The curious mixture
After years of defending naturally-aspirated engines as a more reliable, long-lived and linear equivalent of the modern turbo-downsizing malarkey, this free-breathing Mazda3 prompted me to reconsider that statement…
Straight off the bat I need to quantify my opening statement. If, like me, you have been exposed to the addictive mid-range burst of torque provided by a turbocharger, you should probably ignore this review and immediately march off to a showroom where they sell twin-scroll turbine monsters.
The flipside of that coin, and the one I keep punting, would be anyone who doesn’t really care for tar-burning antics in second gear and would rather purchase a vehicle which will last them longer than its worryingly short warranty. Enter stage left, this Japanese hatchback with a 2L fuel-injected four cylinder engine.
Next up in a line of “that should last forever” is this model’s antiquated automatic gearbox. You’ll search in vain for multiple clutches, ridiculous number of gears, split-second cog swaps and rude exhaust noises… this ‘box still uses a rubbery torque convertor for slushy gear changes. The only modern bit is a pair of shift paddles.
I like that. Old-school comfort, new-age toys, and better yet are the tip-shift functions of its handsome gear lever. Unlike most modern automobiles, this Mazda3 gets the sequence right: pull for the next gear – as if you’re being pressed into the seat by your rally car – and push to go back down the ‘box like you’re hanging in those Sabelts.
Back to comfort though and all three testers of this car remarked how soft and welcoming the front furniture felt. The seating position is obviously low when compared to the current fashion of SUV’s yet the seat and steering wheel can be moved just-so for great comfort and visibility; also of the heads-up display.
Yup, this car has an adjustable (and selectable) Perspex screen atop the instrument binnacle which informs you of speed and navigation data. The instruments themselves are textbook Mazda – big central rev counter with LCD speed read-out flanked by multi-function displays and a trip computer. The only thing missing is a coolant gauge.
Airbags and ABS are obviously standard and this model even provides blind spot, lane and city braking assistants. Infotainment is taken care of by another Mazda-specific unit with central free-standing screen and a simple rotary-knob and buttons combination on the central tunnel. Its placement is a tad weird and the user interface also needs a few rounds of practice.
All of this is wrapped in an inoffensive but stylish cabin design which – most regrettably – appears to only be available in depressing black. I for one would choose the light grey seats as available overseas. At least the swinging lines and sharp angles of this Mazda’s KODO “Soul of Motion” body were coated in a tasteful blue metallic paint.
Other things which Mazda got right are sufficient room for four adults (or two adults and a few ankle biters), superb climate control, thumping BOSE sound system and traffic-adaptive LED headlights. Negatives were an incessantly beeping keyless lock system, as well as a comparatively small boot/trunk of just 308 litres.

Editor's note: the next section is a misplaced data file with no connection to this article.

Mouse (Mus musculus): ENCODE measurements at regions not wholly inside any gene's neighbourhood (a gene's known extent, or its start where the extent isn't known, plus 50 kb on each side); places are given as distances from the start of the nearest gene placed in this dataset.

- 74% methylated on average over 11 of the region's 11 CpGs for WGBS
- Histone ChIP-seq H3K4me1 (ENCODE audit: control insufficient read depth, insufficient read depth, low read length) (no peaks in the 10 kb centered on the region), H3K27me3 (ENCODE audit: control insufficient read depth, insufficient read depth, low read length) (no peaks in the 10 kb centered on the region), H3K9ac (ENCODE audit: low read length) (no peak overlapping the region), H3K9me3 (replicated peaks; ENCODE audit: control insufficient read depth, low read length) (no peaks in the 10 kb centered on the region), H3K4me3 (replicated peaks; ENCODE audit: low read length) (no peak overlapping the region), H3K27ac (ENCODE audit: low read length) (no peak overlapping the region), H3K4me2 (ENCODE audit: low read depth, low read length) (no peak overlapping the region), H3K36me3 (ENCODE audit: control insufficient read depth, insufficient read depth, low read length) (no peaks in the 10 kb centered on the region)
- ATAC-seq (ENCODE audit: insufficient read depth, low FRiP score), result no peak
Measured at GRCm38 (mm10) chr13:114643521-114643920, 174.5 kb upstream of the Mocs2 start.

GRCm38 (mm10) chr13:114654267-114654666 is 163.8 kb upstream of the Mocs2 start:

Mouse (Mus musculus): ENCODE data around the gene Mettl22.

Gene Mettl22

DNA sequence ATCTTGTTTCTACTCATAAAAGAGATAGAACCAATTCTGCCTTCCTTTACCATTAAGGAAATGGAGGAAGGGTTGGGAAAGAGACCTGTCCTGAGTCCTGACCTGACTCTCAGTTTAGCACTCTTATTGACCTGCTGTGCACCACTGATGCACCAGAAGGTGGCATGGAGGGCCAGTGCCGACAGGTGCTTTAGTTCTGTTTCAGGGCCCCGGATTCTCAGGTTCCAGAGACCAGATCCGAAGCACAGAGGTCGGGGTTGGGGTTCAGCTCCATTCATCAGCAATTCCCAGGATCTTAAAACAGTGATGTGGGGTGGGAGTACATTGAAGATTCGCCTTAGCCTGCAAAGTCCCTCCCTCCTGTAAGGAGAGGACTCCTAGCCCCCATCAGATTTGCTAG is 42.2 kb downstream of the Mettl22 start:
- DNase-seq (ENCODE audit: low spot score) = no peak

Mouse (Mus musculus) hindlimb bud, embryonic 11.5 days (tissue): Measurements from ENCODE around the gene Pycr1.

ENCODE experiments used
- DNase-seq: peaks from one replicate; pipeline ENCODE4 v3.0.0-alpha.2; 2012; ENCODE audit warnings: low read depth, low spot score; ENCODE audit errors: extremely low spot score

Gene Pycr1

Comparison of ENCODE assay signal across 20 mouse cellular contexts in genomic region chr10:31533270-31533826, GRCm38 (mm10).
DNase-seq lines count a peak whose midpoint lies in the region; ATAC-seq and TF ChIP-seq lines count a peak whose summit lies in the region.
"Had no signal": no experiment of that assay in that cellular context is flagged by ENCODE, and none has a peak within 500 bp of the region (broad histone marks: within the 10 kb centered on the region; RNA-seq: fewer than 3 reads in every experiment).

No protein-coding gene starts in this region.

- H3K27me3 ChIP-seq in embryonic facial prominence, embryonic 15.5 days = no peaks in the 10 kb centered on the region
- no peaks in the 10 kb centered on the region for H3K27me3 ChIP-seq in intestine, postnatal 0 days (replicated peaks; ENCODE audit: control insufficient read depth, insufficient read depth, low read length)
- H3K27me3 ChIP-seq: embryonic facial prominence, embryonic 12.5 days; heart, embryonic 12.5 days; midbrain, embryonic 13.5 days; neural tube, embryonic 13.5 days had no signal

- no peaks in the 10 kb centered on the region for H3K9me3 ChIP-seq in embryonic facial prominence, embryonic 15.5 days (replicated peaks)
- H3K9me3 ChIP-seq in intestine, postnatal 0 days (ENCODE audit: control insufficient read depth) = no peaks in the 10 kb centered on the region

The Japanese manufacturer also got their car’s ride and handling balance right, with good Bridgestone 215/45R18 tyres suspended on a McPherson (front) and multi-link (rear) setup for comfortable damping and dynamic cornering alike. In fact, grip levels are so high that we struggled to even tickle the car’s ESP system.
Flat-out antics from the 121kW/210Nm engine and six-speed slush’o’matic are obviously boring when compared to a turbo DSG unit but there’s soothing solace in this car’s flat power delivery and mushy gear shifts. And every time I longed for more clout, I simply engaged the car’s rabid and revvy Sport mode.
Give it spurs and Mazda claims 0-100km/h in about nine seconds; our best time was a decent 9.18 seconds at sea level. Top speed is not quoted and we don’t test for it; my guestimate would be just under 200km/h. A single hard stomp onto the big pedal at 100km/h yielded a time of 2.92 seconds and a distance of 39.99m.
The Mazda3’s brochure alleges average petrol use of 5.9L/100km from the 51L fuel tank but unless you trundle along a perfectly flat motorway all day, that ain’t happenin’. Our real-life average was usually on the wrong side of eight but you’ll also struggle to get a turbo motor with its tempting torque to reach its quoted figure.
So. This range-topping Astina Plus derivative of the Mazda3 is a curious mixture of ye-olde virtues and trendy tech. It won’t appeal to early adopters or torque addicts but should find favour with fans of comfy, steadfast motoring. Included in the price of R423,800 is a 3-year (unlimited mileage) warranty and service plan.
0-10km/h: 0,52 seconds
0-20km/h: 1,09 seconds
0-30km/h: 1,82 seconds
0-40km/h: 2,54 seconds
0-50km/h: 3,32 seconds
0-60km/h: 4,24 seconds
0-70km/h: 5,36 seconds
0-80km/h: 6,53 seconds
0-90km/h: 7,76 seconds
0-100km/h: 9,18 seconds
0-110km/h: 10,87 seconds
0-120km/h: 12,68 seconds
0-130km/h: 14,69 seconds
0-140km/h: 17,21 seconds
0-150km/h: 20,50 seconds
0-160km/h: 24,32 seconds
0-100m: 7,23 seconds @ 85,69km/h
0-200m: 10,88 seconds @ 110,11km/h
0-300m: 13,92 seconds @ 126,32km/h
0-400m: 16,64 seconds @ 138,12km/h
100-0km/h: 2,92 seconds @ 39,99 metres (once-off)
Maximum deceleration G-force: 1.04G
0-10mph: 0,85 seconds
0-20mph: 1,98 seconds
0-30mph: 3,18 seconds
0-40mph: 4,70 seconds
0-50mph: 6,59 seconds
0-60mph: 8,65 seconds
0-70mph: 11,36 seconds
0-80mph: 14,43 seconds
0-90mph: 18,76 seconds
0-100mph: 24,73 seconds
1/4 mile: 16,70 seconds @ 85,96 mph
Maximum acceleration G-force: 0.52G
All data captured by Racelogic® Performance Box